In this audio Q&A, Professor Laura Bowater discusses her current citizen science project, her recent book The Microbes Fight Back: Antibiotic Resistance, the struggle to communicate science to a public audience and her opinions on what the future holds for antibiotic resistance.
In 2017, we got to know more teams working on diagnostic tests, we met people affected by resistance, we learnt about creative activities and their public messages and we spoke to researchers working in the field in the UK and abroad - all of these people working towards the same aim - to spread the message and help reduce antibiotic resistance. Here are our top 10 most read articles in 2017. Enjoy!
On 13th November, for Antibiotic Awareness Week we held a Twitter Chat addressing common misconceptions about using antibiotics and resistance. Asking questions like: "why should I care about antibiotic use?" "Can I challenge my doctor?" "What is the difference between a bacteria and virus?" and "Can I get resistance from my cat?"
For our 3rd Anniversary and Antibiotic Awareness Week, we held an event to explore the human perspective of people who encounter superbugs in their everyday lives from patients and clinicians to innovators making diagnostics to reduce antibiotic resistance.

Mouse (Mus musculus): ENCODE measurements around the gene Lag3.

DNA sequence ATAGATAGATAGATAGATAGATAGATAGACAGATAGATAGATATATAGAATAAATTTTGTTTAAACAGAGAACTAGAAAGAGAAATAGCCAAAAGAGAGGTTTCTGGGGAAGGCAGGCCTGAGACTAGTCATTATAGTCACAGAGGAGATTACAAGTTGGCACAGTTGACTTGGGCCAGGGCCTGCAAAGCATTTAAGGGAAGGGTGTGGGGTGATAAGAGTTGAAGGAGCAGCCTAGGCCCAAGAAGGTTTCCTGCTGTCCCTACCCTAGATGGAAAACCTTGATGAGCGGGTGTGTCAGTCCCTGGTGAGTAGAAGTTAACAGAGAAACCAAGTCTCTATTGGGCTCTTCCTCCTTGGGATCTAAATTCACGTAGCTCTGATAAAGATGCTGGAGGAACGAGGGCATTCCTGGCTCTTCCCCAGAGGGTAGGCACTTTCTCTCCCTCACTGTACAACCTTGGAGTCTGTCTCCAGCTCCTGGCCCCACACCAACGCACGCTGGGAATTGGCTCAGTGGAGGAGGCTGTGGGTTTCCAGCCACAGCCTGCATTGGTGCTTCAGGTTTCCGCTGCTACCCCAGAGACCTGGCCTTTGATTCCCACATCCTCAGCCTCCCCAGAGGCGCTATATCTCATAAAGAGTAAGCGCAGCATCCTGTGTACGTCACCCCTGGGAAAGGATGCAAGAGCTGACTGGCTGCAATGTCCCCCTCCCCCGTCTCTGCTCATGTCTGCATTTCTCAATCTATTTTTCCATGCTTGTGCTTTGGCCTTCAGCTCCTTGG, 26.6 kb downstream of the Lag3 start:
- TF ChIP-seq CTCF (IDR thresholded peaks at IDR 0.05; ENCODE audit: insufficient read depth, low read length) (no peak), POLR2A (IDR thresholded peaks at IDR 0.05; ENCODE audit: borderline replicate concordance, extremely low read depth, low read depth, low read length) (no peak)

From penicillium mould grown from Alexander Fleming’s original sample, to leaf-cutter ants and their relationship with antibiotic-producing bacteria, and rapid diagnostic tests that could change the future of prescribing, the Science Museum London opens its new exhibit Superbugs: The fight for our lives today.
Following the launch of Public Health England’s new media campaign, ‘Keep Antibiotics Working’, Caroline Purslow, our new programme manager, discusses the latest antibiotic data and how the Longitude Prize can help keep antibiotics working.
Hand hygiene practices need to be made as simple as possible and healthcare workers really need to believe that they work to reduce infection, especially for low-resource maternity facilities, Giorgia Gon says.